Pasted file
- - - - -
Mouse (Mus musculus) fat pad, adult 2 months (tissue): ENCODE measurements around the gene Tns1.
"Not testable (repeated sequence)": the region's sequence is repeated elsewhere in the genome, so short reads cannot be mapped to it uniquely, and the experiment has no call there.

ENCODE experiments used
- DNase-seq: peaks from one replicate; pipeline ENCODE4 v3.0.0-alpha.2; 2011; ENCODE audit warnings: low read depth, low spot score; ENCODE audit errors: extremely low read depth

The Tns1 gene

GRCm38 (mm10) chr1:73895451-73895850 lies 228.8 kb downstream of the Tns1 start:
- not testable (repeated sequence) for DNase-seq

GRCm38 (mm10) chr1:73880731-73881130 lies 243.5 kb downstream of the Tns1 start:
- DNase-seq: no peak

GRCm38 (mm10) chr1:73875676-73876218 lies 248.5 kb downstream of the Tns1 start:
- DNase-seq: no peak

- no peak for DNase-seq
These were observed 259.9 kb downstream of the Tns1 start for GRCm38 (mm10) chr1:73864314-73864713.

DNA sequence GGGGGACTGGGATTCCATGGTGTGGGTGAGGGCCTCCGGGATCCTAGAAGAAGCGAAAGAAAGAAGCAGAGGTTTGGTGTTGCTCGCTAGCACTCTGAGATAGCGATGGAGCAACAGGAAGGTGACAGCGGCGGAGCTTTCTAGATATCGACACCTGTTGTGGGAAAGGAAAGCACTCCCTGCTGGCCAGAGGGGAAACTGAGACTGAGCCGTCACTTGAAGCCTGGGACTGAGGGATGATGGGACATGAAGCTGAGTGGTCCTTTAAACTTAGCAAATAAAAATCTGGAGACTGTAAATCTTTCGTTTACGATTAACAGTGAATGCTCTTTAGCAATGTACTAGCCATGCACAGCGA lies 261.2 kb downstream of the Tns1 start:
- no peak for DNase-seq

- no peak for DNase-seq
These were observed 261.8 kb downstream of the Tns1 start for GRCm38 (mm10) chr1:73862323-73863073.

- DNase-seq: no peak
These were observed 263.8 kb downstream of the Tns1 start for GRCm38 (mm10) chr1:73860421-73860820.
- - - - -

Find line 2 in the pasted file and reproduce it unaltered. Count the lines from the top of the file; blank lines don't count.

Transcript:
"Not testable (repeated sequence)": the region's sequence is repeated elsewhere in the genome, so short reads cannot be mapped to it uniquely, and the experiment has no call there.